Trading only a few jabs before a conservative audience in Evans, four Republicans seeking to take on 12th District U.S. Rep. John Barrow in November tried to distinguish themselves from one another Saturday.
Evans attorney Wright McLeod accused Augusta businessman Rick Allen of “benefiting from stimulus funding” used for one of his construction projects.
Allen fired back that the mortgages the real estate attorney closes on to “put food on the table” were being bought “every day by Freddie Mac and Fannie Mae,” the federal housing agencies.
Allen levied a complaint with the Federal Elections Commission over McLeod’s financial disclosures.
Moderator Phil Kent, a former editorial page editor for The Augusta Chronicle, gave state Rep. Lee Anderson a chance to address the role of the Federal Reserve Bank, which Anderson confused with federal revenues in a Statesboro debate.
“I would believe that they need to be audited annually so that we would know exactly what they are doing,” Anderson said.
Kent asked McLeod to explain why a Republican would vote for Democratic presidential candidate Bill Richardson in 2008 or make a large contribution to Rob Teilhet, a former Democratic candidate for Georgia attorney general – points raised in earlier debates.
“What’s not being said is that I’ve donated to many, many Republican campaigns,” McLeod said.
Asked about her recent allegation that McLeod was “tracking” her by filming her recent speech to a Republican women’s group, Dublin lawyer Maria Sheffield said she appreciated the other candidates’ unwillingness to seek “gotcha” moments on film to use against one another.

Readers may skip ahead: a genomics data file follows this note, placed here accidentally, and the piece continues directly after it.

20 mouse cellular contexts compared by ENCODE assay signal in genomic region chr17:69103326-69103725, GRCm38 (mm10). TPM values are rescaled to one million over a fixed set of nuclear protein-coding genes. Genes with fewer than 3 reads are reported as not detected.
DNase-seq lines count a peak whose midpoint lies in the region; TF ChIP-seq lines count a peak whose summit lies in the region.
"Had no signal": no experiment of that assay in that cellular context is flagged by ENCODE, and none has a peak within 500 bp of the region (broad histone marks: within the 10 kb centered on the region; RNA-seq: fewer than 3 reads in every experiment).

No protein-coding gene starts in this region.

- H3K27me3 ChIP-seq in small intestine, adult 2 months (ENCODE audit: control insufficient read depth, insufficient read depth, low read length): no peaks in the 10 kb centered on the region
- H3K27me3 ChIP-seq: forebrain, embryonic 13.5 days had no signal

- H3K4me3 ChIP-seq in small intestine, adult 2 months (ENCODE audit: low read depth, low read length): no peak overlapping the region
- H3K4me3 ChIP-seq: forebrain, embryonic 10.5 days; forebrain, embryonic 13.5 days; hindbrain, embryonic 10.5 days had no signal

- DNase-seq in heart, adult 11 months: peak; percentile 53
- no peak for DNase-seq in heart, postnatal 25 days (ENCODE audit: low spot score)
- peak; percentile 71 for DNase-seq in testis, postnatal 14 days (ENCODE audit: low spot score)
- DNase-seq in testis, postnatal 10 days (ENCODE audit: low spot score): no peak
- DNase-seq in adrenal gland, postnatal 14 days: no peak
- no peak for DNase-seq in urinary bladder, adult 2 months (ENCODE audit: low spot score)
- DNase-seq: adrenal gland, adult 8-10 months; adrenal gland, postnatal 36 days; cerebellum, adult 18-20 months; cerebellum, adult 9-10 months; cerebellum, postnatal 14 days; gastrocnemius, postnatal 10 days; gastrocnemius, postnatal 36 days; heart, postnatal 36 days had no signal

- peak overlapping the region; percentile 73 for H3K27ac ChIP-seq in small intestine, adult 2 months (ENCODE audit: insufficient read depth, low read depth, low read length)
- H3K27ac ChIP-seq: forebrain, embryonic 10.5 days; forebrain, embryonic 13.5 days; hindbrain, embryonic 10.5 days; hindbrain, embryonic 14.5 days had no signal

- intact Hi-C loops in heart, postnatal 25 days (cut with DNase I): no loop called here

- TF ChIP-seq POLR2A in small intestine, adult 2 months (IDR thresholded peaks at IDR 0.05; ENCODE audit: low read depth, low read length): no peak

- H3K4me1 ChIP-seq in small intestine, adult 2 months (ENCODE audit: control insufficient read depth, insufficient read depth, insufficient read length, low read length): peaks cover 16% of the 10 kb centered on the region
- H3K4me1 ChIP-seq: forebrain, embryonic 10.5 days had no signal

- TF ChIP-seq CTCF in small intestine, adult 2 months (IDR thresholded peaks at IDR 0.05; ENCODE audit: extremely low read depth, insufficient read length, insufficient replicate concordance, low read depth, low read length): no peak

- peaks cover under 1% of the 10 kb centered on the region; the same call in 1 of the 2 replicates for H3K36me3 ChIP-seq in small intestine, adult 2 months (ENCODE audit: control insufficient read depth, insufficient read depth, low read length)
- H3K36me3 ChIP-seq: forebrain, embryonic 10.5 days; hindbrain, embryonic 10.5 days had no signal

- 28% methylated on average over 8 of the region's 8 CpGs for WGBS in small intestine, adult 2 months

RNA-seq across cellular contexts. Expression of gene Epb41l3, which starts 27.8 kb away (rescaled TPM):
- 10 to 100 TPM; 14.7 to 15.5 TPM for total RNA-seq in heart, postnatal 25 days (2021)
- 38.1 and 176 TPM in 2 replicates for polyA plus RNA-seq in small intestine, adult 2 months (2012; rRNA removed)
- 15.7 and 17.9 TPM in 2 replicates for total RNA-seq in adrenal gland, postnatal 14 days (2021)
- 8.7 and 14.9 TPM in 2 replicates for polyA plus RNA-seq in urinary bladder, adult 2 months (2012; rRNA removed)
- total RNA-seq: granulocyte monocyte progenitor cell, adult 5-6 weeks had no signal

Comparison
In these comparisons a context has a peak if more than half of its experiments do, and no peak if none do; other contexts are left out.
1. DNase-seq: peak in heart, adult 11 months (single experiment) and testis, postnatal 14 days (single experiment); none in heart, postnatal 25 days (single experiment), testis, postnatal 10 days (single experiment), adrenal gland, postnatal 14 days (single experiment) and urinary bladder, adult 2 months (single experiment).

"If someone is behaving that way, I think it’s perfectly OK for me to put it out there,” Sheffield said.
The four candidates drew applause on how they'll address several key issues.
WHAT THEY’RE SAYING
RICK ALLEN: “The best way to cut entitlement spending is to grow the economy and create jobs … Once we get the economy growing, we’ve got to audit every area of this government and we’ve got to ask the tough questions.”
LEE ANDERSON: “We have to get the federal government mandates and regulations off our businesses where they can create jobs. I’m the only candidate that’s willing to say I’ll cut each and every department 5 percent to 10 percent.”
WRIGHT MCLEOD: “My opponent said he’d cut 5 percent to 10 percent of discretionary spending. That doesn’t work,
do the math. You’re making the minimum payment on the
credit card but the balance continues to go up.”
MARIA SHEFFIELD: “There are certain agencies that we need to look at eliminating: the Department of Education and the Department of Energy. Social entitlements are unconstitutional from the beginning.”
AFFORDABLE CARE ACT
ALLEN: “What made this country great is a decentralized government. The best way to stop it is for our electorate to get out there and send John Barrow back wherever he’s from, and send Obama wherever he’s from.”
ANDERSON: “The main thing you do is repeal the entire Obama health care, period. The second thing is I’m fed up, just like you are, with our Supreme Court justices. We need to have more conservative Supreme Court justices.”
MCLEOD: “Create a capitalistic environment within the medical community … You have to have skin in the game or you abuse the system. There is a need for a safety net. I just don’t think that safety net can be best handled by the federal government.”
SHEFFIELD: “You introduce legislation to repeal the bill. It is a tax on the American people, the largest tax the world has ever seen.”